Some people can use their exercise equipment as a clothing rack but I knew that I couldn't.

I would have viewed that treadmill as a responsibility and when you have a baby, the last thing you need is another responsibility.

Taking care of an infant is grueling. Anyone who tells you otherwise is lying to you.

The first six weeks after pregnancy you aren't even allowed to exercise because your body needs to recover, hormones need to stabilize, wounds need to heal, and all that recovery requires some rest too. I never got around to that rest part.

My form of exercise was to simply survive taking care of a baby. Just carrying that car seat, taking the stroller in and out of the car multiple times a day, and getting through a 24 hour period was a daily marathon.

At the six-week mark, I did try to return to a fitness routine at home where I did sit ups and free weights but honestly, I felt petrified about the lactic acid getting into my milk which was known to make a nursing baby fussy. Trust me, I didn't need another variable thrown into the mix as to why my baby was crying, screaming, fussing and up all night long.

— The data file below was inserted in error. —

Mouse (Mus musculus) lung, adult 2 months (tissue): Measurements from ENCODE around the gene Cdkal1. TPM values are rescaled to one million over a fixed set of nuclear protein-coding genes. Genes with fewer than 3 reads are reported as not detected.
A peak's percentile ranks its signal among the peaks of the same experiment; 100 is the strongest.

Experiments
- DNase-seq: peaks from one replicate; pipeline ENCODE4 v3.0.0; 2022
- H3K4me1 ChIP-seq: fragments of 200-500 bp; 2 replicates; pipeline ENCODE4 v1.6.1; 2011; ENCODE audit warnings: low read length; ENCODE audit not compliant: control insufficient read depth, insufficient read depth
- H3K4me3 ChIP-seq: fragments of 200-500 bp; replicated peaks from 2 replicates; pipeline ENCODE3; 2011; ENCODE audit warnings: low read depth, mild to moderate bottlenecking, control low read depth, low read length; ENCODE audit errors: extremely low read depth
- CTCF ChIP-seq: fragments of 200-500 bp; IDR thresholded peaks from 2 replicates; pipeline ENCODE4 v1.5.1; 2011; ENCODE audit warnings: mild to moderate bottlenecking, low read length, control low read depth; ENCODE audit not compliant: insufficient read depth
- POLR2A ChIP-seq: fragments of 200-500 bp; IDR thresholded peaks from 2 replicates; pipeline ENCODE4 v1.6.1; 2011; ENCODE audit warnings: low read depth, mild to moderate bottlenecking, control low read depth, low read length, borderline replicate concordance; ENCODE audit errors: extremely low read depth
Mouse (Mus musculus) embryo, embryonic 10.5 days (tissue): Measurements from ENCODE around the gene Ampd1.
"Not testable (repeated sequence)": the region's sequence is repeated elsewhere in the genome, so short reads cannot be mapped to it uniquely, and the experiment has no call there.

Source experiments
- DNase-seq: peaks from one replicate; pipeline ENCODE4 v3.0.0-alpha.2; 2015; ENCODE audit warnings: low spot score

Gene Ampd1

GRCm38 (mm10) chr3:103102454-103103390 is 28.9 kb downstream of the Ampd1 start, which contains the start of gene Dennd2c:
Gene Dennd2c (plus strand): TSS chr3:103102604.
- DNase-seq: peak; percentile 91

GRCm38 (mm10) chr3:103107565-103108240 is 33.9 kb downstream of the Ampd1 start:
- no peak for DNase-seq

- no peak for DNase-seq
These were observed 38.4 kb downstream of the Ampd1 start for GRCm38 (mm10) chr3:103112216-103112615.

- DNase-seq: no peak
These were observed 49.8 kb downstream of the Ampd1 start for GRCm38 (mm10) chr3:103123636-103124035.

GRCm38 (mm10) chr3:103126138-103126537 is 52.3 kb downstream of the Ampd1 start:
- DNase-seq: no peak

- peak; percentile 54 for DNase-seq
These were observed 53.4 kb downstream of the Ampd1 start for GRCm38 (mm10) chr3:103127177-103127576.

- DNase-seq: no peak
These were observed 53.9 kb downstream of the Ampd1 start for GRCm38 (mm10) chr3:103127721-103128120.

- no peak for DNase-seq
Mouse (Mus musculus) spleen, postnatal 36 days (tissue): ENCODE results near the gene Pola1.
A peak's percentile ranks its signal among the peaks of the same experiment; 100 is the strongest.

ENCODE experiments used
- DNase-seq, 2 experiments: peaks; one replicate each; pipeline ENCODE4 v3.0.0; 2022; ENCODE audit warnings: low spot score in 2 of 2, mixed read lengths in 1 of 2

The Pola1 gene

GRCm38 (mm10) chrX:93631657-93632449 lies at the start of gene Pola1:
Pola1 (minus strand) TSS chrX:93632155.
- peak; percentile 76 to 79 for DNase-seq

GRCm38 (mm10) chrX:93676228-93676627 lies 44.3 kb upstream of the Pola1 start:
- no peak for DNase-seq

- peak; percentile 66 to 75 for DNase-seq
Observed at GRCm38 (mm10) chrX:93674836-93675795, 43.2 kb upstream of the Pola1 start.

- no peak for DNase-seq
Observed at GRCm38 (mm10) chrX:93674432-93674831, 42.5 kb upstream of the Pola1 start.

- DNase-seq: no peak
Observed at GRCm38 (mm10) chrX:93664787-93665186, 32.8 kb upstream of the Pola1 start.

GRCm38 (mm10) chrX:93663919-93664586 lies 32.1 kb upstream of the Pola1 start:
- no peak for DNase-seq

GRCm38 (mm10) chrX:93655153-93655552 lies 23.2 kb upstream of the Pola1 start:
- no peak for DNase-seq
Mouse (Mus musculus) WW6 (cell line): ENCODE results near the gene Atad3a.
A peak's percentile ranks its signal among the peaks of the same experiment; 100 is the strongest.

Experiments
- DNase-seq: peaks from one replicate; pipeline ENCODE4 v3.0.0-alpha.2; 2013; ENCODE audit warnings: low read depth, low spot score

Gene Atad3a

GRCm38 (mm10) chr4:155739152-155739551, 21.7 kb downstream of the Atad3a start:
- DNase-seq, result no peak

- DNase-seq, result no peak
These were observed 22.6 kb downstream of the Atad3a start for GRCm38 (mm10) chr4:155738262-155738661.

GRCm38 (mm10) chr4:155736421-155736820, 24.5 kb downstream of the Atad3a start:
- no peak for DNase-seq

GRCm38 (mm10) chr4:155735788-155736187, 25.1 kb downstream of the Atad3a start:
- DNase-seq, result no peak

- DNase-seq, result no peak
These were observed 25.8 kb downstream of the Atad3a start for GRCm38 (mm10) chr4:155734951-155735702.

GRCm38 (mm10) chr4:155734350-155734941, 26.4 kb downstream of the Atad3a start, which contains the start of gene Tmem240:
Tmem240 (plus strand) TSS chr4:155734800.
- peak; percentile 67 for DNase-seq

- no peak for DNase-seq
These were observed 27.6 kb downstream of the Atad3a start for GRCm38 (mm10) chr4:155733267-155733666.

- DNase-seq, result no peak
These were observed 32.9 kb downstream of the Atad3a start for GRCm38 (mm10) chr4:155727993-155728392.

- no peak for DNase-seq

Aside from driving, nursing was the only time I was able to sit down. Luckily, those rest moments were actually burning calories and tightening my stomach muscles. You know, you burn on average 500 calories a day just from nursing.

I didn't belong to the gym anymore or schedule daily workout sessions, but I sure did a lot of walking. We were always somewhere, always on a walk in the neighborhood or through a mall.

Pregnancy, New Motherhood, and Fitness: It's Okay to Take a Break

I did have a jogging stroller but I think I bought it for the entertaining steering wheel thing rather than for its ability to help me run. I honestly thought that the friendly dashboard would keep the kid humored and quiet—a new mother who knew nothing.

Nowadays they have fitness programs for moms called Stroller Strides. I totally recommend this program and would have signed up for those sessions but really, I did those strides on my own everyday.

Key point here: You do not need to pay to attend a structured stroller fitness group to get moving. Simply strapping your baby in safely and heading outside for a walk (or run) or even just walking the malls endlessly like I did is all you need. Setting out for thirty minutes a day of stroller walking is enough to get the endorphins flowing, blood pumping, muscles working, and hopefully, a baby sleeping.

Stroller walking is exercise. If you can run with the stroller, even better.

I learned rather quickly that the journey of motherhood means your life isn't all that your own anymore.

Pregnancy, New Motherhood, and Fitness: It's Okay to Take a Break

You even have to share your ice cream.

I was a stay-at-home mom and wouldn't trade it for the world but it wasn't easy. My husband worked beyond full-time so it was all on me, especially as a nursing mother. Let's not get into my son not taking a bottle.